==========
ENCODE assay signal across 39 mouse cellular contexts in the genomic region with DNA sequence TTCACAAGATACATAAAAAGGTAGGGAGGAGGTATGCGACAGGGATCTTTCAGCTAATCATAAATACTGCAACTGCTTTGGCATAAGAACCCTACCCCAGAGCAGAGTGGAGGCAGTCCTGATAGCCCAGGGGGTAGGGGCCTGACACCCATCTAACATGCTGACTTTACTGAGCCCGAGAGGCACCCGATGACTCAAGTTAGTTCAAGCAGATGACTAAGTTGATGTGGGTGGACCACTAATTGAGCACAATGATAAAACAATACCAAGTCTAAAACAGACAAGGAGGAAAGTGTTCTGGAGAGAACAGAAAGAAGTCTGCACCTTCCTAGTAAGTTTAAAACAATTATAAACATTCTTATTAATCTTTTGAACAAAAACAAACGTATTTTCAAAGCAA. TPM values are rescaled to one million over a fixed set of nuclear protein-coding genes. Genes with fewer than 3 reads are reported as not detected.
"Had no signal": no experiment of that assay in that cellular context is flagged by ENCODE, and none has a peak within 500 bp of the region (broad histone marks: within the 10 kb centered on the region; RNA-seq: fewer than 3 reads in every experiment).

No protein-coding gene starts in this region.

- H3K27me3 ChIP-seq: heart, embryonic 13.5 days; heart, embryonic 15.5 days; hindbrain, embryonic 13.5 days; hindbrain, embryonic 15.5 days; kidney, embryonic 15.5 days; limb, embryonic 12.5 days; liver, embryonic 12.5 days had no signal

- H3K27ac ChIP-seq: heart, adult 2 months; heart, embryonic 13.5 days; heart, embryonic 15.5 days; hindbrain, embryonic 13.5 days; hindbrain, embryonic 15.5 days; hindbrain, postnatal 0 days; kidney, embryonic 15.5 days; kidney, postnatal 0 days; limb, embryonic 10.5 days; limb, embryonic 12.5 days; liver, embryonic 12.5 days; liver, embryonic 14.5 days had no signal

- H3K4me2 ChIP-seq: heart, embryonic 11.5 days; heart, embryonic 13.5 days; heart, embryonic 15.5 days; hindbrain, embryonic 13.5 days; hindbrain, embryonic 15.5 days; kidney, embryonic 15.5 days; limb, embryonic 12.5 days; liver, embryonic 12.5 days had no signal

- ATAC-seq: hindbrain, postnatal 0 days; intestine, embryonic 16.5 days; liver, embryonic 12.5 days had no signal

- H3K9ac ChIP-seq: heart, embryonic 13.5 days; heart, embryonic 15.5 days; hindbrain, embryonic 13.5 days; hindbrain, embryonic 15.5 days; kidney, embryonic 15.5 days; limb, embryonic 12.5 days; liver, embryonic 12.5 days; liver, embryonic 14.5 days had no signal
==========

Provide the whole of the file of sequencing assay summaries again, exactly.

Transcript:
ENCODE assay signal across 39 mouse cellular contexts in the genomic region with DNA sequence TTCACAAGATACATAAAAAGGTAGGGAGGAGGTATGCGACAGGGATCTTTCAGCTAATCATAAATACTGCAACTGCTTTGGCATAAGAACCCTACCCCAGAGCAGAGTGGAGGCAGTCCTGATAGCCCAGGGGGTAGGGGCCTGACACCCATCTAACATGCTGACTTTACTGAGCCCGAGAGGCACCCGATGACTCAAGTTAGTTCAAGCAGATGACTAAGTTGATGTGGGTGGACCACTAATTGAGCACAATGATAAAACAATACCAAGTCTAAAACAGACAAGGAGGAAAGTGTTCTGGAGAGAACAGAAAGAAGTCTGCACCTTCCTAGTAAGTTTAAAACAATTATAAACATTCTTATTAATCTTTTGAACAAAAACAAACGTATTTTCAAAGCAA. TPM values are rescaled to one million over a fixed set of nuclear protein-coding genes. Genes with fewer than 3 reads are reported as not detected.
"Had no signal": no experiment of that assay in that cellular context is flagged by ENCODE, and none has a peak within 500 bp of the region (broad histone marks: within the 10 kb centered on the region; RNA-seq: fewer than 3 reads in every experiment).

No protein-coding gene starts in this region.

- H3K27me3 ChIP-seq: heart, embryonic 13.5 days; heart, embryonic 15.5 days; hindbrain, embryonic 13.5 days; hindbrain, embryonic 15.5 days; kidney, embryonic 15.5 days; limb, embryonic 12.5 days; liver, embryonic 12.5 days had no signal

- H3K27ac ChIP-seq: heart, adult 2 months; heart, embryonic 13.5 days; heart, embryonic 15.5 days; hindbrain, embryonic 13.5 days; hindbrain, embryonic 15.5 days; hindbrain, postnatal 0 days; kidney, embryonic 15.5 days; kidney, postnatal 0 days; limb, embryonic 10.5 days; limb, embryonic 12.5 days; liver, embryonic 12.5 days; liver, embryonic 14.5 days had no signal

- H3K4me2 ChIP-seq: heart, embryonic 11.5 days; heart, embryonic 13.5 days; heart, embryonic 15.5 days; hindbrain, embryonic 13.5 days; hindbrain, embryonic 15.5 days; kidney, embryonic 15.5 days; limb, embryonic 12.5 days; liver, embryonic 12.5 days had no signal

- ATAC-seq: hindbrain, postnatal 0 days; intestine, embryonic 16.5 days; liver, embryonic 12.5 days had no signal

- H3K9ac ChIP-seq: heart, embryonic 13.5 days; heart, embryonic 15.5 days; hindbrain, embryonic 13.5 days; hindbrain, embryonic 15.5 days; kidney, embryonic 15.5 days; limb, embryonic 12.5 days; liver, embryonic 12.5 days; liver, embryonic 14.5 days had no signal